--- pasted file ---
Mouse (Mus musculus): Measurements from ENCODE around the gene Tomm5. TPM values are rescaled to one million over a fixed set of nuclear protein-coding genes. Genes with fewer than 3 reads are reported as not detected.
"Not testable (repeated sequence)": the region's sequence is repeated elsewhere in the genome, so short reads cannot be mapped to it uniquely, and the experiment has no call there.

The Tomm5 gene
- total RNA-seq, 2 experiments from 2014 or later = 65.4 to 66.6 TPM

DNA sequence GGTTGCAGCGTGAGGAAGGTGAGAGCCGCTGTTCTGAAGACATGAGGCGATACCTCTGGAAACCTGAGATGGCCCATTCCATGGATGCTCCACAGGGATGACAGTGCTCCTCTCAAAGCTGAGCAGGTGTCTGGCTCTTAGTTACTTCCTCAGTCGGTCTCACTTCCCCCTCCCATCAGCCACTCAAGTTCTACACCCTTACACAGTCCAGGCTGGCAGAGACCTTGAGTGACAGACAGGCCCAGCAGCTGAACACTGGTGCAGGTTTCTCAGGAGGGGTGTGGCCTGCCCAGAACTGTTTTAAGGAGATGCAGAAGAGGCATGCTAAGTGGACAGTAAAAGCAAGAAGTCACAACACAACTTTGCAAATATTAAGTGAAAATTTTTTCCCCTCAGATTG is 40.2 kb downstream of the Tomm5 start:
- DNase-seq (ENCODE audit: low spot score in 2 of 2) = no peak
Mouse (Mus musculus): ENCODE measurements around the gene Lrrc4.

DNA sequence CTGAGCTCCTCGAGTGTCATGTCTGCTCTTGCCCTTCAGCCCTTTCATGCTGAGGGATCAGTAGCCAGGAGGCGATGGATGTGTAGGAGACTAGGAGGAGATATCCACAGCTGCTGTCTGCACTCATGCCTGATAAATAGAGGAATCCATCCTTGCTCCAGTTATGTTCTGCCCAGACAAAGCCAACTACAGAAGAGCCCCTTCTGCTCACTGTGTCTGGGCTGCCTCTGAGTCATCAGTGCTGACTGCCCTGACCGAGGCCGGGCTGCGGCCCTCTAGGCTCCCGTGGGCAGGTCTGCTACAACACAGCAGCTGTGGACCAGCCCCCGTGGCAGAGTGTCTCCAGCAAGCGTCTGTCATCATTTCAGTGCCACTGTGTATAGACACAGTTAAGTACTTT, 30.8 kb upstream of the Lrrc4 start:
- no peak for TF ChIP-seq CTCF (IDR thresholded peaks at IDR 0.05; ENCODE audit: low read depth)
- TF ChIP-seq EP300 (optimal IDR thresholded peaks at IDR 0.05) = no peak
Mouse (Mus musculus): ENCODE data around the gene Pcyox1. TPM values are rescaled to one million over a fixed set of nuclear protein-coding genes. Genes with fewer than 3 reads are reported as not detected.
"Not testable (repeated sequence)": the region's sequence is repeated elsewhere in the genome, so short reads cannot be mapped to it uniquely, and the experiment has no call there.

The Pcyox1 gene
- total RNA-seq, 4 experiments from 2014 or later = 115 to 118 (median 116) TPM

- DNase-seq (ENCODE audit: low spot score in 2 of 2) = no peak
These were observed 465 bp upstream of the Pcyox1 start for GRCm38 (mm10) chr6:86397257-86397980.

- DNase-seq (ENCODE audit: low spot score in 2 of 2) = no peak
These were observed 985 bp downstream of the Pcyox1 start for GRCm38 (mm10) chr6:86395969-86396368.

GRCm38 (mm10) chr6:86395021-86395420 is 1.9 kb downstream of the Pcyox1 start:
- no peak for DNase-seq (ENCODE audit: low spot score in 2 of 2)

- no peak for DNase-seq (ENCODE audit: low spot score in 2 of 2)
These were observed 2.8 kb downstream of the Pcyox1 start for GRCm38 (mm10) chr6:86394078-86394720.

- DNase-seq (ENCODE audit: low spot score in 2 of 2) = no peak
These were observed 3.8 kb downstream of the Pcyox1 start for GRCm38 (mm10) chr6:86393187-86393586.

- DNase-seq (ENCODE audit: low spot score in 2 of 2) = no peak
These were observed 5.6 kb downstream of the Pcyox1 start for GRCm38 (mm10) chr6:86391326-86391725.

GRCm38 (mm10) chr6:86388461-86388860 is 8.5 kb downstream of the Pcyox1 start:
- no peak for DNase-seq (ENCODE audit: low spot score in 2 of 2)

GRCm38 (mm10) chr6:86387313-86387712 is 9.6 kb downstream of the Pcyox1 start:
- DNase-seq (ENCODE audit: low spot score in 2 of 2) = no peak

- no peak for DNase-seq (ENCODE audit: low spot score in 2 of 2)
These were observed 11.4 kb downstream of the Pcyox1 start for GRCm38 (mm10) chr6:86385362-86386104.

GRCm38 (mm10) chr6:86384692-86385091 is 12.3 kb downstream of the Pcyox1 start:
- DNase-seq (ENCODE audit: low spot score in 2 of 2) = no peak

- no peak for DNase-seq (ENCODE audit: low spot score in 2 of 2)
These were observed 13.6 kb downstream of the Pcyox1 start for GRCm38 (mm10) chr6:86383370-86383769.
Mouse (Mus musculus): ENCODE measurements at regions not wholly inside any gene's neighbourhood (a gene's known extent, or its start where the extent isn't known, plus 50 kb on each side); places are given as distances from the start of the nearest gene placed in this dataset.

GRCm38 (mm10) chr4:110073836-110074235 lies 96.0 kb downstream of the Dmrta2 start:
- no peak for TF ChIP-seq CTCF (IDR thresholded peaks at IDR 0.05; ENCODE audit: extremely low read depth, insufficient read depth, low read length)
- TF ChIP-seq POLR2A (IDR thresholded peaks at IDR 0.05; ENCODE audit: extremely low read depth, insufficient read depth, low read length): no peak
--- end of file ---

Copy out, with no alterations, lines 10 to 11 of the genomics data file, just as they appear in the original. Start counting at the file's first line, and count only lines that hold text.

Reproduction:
- TF ChIP-seq EP300 (optimal IDR thresholded peaks at IDR 0.05) = no peak
Mouse (Mus musculus): ENCODE data around the gene Pcyox1. TPM values are rescaled to one million over a fixed set of nuclear protein-coding genes. Genes with fewer than 3 reads are reported as not detected.